“She introduced legislation to establish a permanent collection of rapper Tupac Shakur’s recordings at the National Archives and calling for a federal investigation into his killing.”
The Tupac Amaru Shakur Records Act did not establish a permanent collection of his music at the Archives or create an investigation, but required the release of all government records relating to his life and death at federal, state, and local levels.
“But it was her scuffle with a Capitol police officer that drew the most attention. McKinney struck the officer when he tried to stop her from entering a congressional office building. The officer did not recognize McKinney, who was not wearing her member lapel pin.”
A Grand Jury heard these charges and dismissed them.
Evans says as much, but twists this fact with the words that follow:
“A grand jury in Washington declined to indict McKinney over the clash, but she eventually apologized before the House.”
Now, what does any of that have to do with whether our President used fraud to take us into the current war? Nothing, of course. But in the U.S. corporate media it is only those who supported the war who have the right to speak against it. If you opposed the war from the start, if you saw through the lies while it still mattered, you are disqualified now from commenting further.
Matthew Daly, another Associated Press reporter, wrote an article on Friday that contrasted with the one by Evans. The headline was “Smith says Iraq war may be ‘criminal'”. And the article began:
“Republican Sen. Gordon Smith, who voted in favor of the Iraq war and has supported it ever since, now says the current U.S. war effort is ‘absurd’ and ‘may even be ‘criminal.'”
Of course, it is. But Smith called it such in the vaguest of terms. McKinney laid out the evidence in an Article of Impeachment. Look at the treatment the AP gave Smith:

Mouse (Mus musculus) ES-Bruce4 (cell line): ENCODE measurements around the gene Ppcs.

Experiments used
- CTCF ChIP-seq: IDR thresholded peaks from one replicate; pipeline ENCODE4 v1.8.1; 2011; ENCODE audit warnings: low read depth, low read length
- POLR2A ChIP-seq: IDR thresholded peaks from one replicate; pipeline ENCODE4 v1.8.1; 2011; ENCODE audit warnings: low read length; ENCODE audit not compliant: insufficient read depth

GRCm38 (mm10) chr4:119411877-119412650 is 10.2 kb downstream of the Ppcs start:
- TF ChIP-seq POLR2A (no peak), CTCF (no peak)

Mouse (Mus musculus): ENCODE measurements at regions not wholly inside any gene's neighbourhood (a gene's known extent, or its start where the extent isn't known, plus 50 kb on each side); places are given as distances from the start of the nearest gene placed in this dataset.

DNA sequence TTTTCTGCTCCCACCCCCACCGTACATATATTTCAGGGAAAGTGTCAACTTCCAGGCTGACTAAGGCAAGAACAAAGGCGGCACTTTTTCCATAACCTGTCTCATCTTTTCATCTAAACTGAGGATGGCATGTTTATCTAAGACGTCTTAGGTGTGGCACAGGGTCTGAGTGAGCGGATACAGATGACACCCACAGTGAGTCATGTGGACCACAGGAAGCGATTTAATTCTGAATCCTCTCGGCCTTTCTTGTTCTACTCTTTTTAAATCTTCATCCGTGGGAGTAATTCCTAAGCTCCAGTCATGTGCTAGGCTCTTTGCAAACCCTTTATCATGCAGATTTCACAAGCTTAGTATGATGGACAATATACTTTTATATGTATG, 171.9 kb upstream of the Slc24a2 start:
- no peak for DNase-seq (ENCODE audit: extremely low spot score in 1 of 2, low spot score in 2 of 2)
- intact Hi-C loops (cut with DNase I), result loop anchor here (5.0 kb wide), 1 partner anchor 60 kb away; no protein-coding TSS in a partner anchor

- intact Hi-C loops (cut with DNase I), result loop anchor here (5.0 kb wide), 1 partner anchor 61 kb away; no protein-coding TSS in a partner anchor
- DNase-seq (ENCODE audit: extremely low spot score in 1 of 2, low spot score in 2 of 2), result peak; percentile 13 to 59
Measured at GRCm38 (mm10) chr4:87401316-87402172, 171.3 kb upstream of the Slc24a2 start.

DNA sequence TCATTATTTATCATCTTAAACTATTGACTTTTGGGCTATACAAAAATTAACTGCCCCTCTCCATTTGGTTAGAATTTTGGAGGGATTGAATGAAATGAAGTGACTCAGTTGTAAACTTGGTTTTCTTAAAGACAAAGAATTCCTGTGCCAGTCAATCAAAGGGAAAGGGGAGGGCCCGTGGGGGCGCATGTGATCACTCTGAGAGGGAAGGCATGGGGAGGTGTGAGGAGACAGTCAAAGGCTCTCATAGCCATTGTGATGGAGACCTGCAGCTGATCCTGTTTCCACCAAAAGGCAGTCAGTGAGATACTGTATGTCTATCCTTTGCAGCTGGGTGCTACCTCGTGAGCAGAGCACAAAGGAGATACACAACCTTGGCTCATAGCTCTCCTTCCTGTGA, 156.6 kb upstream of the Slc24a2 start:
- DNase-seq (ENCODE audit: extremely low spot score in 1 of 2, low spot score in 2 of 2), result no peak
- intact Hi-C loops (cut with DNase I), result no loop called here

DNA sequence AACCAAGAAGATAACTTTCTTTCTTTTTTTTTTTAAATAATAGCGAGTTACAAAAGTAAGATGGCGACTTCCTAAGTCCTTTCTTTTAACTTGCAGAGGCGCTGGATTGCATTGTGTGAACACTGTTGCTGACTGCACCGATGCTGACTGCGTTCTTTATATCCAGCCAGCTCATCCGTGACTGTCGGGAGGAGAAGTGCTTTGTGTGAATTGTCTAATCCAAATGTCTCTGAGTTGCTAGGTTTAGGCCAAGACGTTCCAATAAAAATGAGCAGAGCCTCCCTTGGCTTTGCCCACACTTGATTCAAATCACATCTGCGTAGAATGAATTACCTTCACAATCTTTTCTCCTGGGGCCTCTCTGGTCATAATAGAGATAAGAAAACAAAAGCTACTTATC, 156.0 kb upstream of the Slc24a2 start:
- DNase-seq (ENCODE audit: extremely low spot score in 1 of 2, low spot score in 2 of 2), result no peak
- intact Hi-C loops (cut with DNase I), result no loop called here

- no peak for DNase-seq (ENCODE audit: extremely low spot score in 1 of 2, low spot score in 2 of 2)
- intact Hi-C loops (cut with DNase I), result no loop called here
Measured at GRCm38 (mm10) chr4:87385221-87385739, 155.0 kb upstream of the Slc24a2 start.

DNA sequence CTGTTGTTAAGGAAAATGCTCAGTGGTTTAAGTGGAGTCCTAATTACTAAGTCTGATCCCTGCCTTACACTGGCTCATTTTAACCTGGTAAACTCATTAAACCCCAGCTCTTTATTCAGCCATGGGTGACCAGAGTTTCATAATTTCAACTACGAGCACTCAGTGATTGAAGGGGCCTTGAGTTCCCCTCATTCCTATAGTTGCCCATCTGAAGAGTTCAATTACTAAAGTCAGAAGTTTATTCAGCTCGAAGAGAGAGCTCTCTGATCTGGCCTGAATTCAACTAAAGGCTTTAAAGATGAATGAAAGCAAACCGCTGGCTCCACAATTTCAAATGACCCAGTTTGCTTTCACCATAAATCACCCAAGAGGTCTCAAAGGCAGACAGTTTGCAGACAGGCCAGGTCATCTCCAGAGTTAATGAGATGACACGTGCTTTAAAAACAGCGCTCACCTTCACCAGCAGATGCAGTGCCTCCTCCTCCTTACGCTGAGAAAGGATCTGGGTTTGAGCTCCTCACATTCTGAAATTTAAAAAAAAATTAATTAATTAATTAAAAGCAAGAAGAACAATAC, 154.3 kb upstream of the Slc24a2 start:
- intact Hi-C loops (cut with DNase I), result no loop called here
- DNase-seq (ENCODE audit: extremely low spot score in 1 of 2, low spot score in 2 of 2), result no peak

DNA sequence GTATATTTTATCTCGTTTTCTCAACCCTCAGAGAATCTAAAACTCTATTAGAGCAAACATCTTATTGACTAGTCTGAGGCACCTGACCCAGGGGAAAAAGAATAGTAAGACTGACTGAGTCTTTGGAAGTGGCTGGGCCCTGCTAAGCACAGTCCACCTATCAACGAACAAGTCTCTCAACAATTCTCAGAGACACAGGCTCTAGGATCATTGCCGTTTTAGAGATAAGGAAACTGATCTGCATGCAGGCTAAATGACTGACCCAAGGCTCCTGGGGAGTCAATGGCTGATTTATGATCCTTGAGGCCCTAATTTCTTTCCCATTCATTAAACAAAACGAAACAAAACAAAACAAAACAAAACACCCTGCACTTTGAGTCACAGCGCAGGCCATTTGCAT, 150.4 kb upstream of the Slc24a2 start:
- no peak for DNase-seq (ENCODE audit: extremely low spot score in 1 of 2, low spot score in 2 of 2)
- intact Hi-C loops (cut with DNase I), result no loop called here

“In a major speech on the Senate floor, the Oregon senator called for rapid pullouts of U.S. troops from Iraq and said he would have never voted for the conflict if he had known the intelligence that President Bush gave the American people was inaccurate.”
Why was his speech “major”? Because he supported a criminal war on the basis of evidence that millions of us and half the Democrats in Congress saw through at the time.
The article went on to quote Smith on his reasons for charging that the war is criminal, but added nothing about his embracing controversy, splitting with the Republican party, or having done anything unpopular in the past:
“Citing the hundreds of billions of dollars spent and the nearly 3,000 American deaths, Smith said, ‘I for one am at the end of my rope when it comes to supporting a policy that has our soldiers patrolling the same streets in the same way being blown up by the same bombs day after day. That is absurd. It may even be criminal. So either we clear and hold and build or let’s go home.'”
This treatment continued for seven more paragraphs.
Congresswoman McKinney is not only a more intelligent and responsible public servant than Senator Smith, but she is also someone who foresaw the current attacks on her record and forged ahead anyway. She understands her role as public servant to involve serving the public. And, in the long run, she is serving the interests of the Democratic Party, whether everyone in that party grasps the point or not. She’s stuck her neck out for us, for our democracy, for the rule of law under our Constitution. Now, we need to support her.
Sunday, December 10th, is Human Rights Day, the 58th anniversary of the adoption of the Universal Declaration of Human Rights, a document that lays out, in 30 short articles, rights that every human should have protected. Eleven out of the 30 have clearly been violated in the United States by President Bush and his administration, rights including:
Article 5: No one shall be subjected to torture or to cruel, inhuman or degrading treatment or punishment.
Article 6: Everyone has the right to recognition everywhere as a person before the law.
Article 9: No one shall be subjected to arbitrary arrest, detention or exile.
Article 12: No one shall be subjected to arbitrary interference with his privacy, family, home or correspondence….
This Human Rights Day, many of us have worked to organize rallies for impeachment all over the country. They will now also be rallies to honor and thank Cynthia McKinney. Find an event near you.